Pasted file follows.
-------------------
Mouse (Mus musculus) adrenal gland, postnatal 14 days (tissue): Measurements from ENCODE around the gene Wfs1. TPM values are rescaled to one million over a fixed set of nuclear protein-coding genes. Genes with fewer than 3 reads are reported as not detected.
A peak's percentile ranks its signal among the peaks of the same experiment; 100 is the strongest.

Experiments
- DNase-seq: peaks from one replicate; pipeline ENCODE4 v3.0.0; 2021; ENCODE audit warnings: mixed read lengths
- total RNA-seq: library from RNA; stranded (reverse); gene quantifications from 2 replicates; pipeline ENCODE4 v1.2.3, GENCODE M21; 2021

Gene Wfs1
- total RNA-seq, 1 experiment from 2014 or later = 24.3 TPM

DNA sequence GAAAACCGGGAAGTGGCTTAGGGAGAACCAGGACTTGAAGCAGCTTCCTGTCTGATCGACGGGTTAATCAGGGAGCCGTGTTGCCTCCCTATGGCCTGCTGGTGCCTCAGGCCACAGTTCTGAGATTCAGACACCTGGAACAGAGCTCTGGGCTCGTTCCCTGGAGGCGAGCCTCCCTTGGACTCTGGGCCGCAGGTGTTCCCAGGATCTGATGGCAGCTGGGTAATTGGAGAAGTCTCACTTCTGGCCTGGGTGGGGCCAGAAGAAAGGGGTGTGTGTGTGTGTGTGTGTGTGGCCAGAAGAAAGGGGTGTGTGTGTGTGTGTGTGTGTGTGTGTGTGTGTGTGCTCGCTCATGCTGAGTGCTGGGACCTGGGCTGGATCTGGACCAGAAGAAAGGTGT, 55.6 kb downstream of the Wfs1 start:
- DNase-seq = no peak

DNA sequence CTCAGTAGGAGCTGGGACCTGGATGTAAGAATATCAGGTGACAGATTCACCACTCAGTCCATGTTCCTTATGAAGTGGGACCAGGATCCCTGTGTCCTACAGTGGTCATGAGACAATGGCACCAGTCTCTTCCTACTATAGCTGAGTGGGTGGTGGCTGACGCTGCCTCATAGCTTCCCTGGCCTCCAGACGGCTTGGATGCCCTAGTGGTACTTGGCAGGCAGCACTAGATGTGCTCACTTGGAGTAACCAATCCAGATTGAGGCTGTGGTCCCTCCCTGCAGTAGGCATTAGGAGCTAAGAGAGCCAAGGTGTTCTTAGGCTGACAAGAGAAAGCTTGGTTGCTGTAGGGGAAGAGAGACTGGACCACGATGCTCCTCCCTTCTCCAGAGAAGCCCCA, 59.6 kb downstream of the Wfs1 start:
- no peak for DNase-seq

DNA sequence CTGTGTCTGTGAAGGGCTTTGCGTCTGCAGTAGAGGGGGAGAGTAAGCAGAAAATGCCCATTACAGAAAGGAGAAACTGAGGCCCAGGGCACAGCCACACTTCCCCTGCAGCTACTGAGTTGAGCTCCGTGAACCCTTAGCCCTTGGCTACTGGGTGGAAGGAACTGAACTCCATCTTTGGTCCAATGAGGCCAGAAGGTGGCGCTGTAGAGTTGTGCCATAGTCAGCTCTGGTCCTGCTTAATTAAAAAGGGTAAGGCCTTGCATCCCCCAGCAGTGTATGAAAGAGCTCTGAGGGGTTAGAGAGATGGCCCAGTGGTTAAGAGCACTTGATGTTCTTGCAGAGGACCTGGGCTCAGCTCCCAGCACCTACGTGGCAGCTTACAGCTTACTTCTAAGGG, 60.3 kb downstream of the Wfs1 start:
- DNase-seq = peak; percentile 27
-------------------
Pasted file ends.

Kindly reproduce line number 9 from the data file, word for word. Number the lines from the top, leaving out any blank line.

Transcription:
- DNase-seq = no peak